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Forward Thinking From Honda

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On: Thu, Jan 28, 2010 at 5:24PM | By: Clay Ritchings


Forward Thinking From Honda

Honda has taken steps forward in the fuel cell world by unveiling the next generation in the hydrogen refill station. Utilizing solar power and designed as a single, integrated unit to fit in the home garage, the station produces enough hydrogen in an eight-hour overnight fill to power a fuel cell electric vehicle for its typical daily commute. The unit was designed to complement a public network of fast-fill hydrogen stations by refilling overnight, letting owners take advantage of less expensive off-peak electrical power and remove the requirement of hydrogen storage. In other words the unit will use solar during the day and run off the power grid at night. . . Bravo!

Well-done, Honda! I commend you for not sticking a battery in a sedan and calling it a “Hybrid”. I now forgive you for producing the Insight. If the manufacturers out there had any regard for the future or forward thinking capabilities then they would be rushing head first into hydrogen from solar. It is refreshing that an auto manufacturer is putting forward thinking over green marketing. And the pièce de resistance: manufacturing this station so that it essentially could be used by those faithful to other brands.

The previous solar/hydrogen station system required both an electrolyzer and a separate compressor unit to create high-pressure hydrogen. The compressor was the largest and most expensive component, and reduced the system’s efficiency. Honda’s engineers were able to eliminate the compressor entirely, a world’s first for a home use system

Now I love the idea of solar powering the station, but as good as this is, it doesn’t show how much space 48 solar panels takes up. It would take up most of the space on the average roof. It wouldn’t be an option for people with small houses or apartments. It’s not the ultimate solution, but a damn good start. Honda already has a prototype (HES Home Energy Station) that works on natural gas.

Now while Honda is single handedly moving us forward in viable alternative fuel technologies, I wonder if Toyota has anything up their sleeves, other than a way to stop all their cars from running off and killing you and anyone in your way? Yes, they have: the iconic Prius; but what is next from them besides an all-electric car by the year 2012? By the way ,Toyota, you should have checked the Maya calendar before making that announcement since the earth is ending in 2012. . . bad timing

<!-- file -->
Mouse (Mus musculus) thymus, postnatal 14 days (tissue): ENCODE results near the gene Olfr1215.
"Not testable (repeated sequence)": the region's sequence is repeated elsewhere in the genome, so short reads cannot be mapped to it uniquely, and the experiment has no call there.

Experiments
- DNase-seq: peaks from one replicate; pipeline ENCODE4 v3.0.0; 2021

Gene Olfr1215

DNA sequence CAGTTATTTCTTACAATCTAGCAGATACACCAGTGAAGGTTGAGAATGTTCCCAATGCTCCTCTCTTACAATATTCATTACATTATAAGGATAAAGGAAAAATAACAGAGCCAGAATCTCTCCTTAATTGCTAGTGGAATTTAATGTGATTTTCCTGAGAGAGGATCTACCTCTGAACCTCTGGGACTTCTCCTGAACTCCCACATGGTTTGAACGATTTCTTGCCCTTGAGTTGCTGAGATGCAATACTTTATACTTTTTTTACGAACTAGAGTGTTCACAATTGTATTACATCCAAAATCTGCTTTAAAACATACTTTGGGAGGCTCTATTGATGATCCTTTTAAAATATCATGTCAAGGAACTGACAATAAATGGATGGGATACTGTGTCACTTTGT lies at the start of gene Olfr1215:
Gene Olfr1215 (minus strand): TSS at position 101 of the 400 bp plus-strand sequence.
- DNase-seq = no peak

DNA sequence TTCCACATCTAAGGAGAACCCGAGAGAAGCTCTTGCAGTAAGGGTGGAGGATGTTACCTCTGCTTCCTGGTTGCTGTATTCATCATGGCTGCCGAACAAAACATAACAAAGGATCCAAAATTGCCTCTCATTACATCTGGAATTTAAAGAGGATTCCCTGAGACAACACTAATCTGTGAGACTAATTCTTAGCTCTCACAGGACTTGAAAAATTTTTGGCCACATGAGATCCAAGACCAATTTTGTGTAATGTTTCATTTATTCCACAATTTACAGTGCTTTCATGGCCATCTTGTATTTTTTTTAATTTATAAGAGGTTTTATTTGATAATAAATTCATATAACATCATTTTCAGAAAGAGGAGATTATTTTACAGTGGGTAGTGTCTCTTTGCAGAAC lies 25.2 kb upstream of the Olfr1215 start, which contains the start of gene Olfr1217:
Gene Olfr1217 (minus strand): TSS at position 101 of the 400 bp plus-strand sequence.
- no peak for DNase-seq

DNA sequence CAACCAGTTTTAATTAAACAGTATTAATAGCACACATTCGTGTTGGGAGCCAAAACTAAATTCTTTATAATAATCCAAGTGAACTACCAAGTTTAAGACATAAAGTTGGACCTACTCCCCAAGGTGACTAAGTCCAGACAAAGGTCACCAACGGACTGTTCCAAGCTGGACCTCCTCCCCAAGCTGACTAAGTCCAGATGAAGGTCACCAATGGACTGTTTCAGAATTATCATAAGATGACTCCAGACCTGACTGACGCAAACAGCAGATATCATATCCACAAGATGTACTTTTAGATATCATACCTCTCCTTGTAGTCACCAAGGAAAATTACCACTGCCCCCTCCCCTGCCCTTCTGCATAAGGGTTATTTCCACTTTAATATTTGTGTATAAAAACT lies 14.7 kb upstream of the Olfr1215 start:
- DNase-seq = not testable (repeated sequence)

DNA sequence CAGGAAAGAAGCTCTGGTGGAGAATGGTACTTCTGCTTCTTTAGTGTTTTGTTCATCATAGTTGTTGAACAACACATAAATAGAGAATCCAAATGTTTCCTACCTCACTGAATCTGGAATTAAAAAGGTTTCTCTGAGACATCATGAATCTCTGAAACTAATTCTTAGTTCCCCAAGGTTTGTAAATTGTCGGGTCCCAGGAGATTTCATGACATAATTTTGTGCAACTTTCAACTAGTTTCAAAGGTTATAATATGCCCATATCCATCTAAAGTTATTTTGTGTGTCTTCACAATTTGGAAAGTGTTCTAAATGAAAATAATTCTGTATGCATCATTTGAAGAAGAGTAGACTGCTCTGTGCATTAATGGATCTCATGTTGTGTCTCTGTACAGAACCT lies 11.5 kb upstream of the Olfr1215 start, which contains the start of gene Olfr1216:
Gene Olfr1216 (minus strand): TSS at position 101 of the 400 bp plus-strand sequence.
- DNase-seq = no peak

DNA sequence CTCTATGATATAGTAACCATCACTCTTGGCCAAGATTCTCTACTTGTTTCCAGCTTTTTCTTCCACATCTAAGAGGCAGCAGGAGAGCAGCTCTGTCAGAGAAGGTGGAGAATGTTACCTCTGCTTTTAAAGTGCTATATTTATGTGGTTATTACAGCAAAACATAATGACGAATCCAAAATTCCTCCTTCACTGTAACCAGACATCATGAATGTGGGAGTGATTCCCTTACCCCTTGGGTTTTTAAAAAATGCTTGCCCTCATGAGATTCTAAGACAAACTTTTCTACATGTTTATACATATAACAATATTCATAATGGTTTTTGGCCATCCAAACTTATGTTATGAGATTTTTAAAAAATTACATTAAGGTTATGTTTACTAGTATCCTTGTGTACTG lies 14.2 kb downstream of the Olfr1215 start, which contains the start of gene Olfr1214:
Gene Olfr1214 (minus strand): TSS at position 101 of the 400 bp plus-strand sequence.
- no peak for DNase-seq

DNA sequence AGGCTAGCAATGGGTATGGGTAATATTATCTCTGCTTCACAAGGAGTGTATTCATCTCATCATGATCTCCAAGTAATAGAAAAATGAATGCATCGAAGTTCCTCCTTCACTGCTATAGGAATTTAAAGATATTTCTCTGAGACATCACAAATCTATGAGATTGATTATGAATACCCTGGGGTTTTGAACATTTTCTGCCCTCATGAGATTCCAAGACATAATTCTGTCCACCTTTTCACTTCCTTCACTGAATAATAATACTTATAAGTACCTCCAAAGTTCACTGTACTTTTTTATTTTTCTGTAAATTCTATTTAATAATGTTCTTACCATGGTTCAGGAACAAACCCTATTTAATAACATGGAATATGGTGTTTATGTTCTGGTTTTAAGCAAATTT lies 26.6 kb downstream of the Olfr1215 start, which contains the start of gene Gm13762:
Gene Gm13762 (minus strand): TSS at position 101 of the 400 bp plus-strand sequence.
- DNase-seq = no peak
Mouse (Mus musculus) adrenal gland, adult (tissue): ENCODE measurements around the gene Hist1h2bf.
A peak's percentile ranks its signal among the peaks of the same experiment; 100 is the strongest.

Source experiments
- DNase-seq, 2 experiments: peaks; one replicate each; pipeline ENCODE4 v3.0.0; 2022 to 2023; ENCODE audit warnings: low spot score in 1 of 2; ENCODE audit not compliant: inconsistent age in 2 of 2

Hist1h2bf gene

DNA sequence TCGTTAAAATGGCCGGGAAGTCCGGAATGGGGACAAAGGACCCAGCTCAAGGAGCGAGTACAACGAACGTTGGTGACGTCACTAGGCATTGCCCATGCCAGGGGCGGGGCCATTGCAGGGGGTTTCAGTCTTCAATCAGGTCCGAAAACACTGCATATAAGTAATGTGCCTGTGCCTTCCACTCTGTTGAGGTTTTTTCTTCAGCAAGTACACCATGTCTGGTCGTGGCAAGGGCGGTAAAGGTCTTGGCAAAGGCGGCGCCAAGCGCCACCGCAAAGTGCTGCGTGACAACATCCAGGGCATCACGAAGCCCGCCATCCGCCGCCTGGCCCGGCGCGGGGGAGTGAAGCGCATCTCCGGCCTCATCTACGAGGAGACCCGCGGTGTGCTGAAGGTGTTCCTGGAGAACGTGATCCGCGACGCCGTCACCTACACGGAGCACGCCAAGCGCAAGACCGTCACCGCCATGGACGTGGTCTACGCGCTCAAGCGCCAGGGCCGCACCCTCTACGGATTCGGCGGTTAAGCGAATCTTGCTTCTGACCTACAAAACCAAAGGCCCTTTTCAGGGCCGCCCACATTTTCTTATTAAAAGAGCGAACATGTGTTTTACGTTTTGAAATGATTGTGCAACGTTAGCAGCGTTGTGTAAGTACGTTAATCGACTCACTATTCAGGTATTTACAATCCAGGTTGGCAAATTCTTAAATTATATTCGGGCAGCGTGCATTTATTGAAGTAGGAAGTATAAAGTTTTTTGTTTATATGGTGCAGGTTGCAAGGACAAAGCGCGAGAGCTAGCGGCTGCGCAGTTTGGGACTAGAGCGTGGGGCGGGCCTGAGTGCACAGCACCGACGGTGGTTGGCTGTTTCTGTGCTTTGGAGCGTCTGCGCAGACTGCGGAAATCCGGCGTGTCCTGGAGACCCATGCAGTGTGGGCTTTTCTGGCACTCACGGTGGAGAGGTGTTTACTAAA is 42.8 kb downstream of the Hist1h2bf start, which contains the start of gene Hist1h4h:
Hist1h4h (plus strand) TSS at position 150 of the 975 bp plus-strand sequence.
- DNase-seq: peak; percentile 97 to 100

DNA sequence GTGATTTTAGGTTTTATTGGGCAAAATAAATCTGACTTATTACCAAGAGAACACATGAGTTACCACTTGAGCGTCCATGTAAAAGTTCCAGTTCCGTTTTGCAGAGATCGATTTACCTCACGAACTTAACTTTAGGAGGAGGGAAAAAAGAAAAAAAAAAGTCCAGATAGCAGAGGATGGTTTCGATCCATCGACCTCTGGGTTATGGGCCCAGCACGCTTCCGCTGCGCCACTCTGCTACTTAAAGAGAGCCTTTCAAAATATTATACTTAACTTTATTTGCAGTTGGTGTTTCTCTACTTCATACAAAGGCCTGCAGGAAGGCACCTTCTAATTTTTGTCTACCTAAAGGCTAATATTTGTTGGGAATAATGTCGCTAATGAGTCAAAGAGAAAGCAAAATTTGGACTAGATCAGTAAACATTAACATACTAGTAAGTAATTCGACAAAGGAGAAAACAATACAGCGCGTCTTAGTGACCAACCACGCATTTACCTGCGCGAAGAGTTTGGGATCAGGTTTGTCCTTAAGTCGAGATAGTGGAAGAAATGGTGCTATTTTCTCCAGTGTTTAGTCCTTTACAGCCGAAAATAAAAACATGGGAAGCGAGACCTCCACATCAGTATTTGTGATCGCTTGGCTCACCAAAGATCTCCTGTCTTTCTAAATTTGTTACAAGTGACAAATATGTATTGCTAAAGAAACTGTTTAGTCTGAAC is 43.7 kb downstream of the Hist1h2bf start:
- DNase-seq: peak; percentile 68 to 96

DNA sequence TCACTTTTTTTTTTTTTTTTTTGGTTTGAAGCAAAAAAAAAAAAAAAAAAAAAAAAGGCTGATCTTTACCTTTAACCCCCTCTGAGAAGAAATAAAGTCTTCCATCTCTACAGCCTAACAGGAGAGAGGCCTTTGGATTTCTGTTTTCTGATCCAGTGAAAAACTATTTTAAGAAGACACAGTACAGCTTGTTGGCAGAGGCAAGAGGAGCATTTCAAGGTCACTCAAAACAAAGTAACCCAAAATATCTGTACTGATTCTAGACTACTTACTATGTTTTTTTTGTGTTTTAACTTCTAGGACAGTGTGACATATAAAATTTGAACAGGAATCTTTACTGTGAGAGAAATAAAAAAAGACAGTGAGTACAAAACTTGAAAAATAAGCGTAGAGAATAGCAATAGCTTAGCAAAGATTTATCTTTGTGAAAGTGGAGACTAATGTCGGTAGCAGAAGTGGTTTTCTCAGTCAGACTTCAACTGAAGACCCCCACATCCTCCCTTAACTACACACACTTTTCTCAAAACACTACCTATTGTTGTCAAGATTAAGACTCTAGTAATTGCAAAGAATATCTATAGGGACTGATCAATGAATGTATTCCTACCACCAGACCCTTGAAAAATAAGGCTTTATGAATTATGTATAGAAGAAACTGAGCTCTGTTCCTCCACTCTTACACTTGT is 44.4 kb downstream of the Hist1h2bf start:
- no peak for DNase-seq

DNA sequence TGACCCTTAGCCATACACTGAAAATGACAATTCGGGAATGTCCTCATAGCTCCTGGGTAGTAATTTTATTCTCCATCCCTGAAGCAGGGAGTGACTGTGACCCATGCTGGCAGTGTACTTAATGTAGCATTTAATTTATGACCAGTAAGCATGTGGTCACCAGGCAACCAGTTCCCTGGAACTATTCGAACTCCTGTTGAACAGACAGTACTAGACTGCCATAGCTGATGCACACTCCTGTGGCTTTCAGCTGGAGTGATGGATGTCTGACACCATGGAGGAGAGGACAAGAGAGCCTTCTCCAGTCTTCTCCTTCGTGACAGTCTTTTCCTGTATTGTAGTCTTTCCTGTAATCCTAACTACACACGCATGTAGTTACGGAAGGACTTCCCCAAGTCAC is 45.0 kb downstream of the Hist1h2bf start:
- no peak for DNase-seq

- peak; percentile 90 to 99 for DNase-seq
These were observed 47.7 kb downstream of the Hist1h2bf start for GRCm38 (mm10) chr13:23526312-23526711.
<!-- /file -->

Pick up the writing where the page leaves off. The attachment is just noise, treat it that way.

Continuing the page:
How about Nissan? What have you done for us lately? The Leaf is another all electric car that will not live up to realistic driving needs. That’s OK; just keep focusing on burnishing your performance image. Not that I’m complaining, but the company's apparent focus on these segments has me wondering about how they view their long-term energy responsibilities and goals.

I won't even go into the American manufacturers. . . I am depressed enough.

Honda also makes the FCX Clarity. The FCX Clarity is one of the few hydrogen fuel-cell vehicles built and sold to the public by a major carmaker. Has anyone seen any ads for the Clarity? Being on the east coast, I doubt that I will, but please drop us a line and let us know…

Read Hondas Statement;
“A key strategy in creating a solar/hydrogen station for home use was to create a new lifestyle with convenient, clean, energy-efficient and sustainable home refueling, by addressing the need for refueling infrastructure that can advance the wider use of fuel cell electric vehicles by consumers.


“The combination of a fuel cell electric vehicle and the solar/hydrogen station could help lead to the establishment of a hydrogen society based on renewable energy, resulting in a major reduction of CO2 emissions and greater energy sustainability.”

Fuel cell technology proves its worth every day, logging millions of miles in buses and trams around the world; well done, Honda….


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RoadKill | 12:00PM (Fri, Jan 29, 2010)

the fuel cell technology is being used all over the world with great success but for some reason we just cant get on board here in the US.



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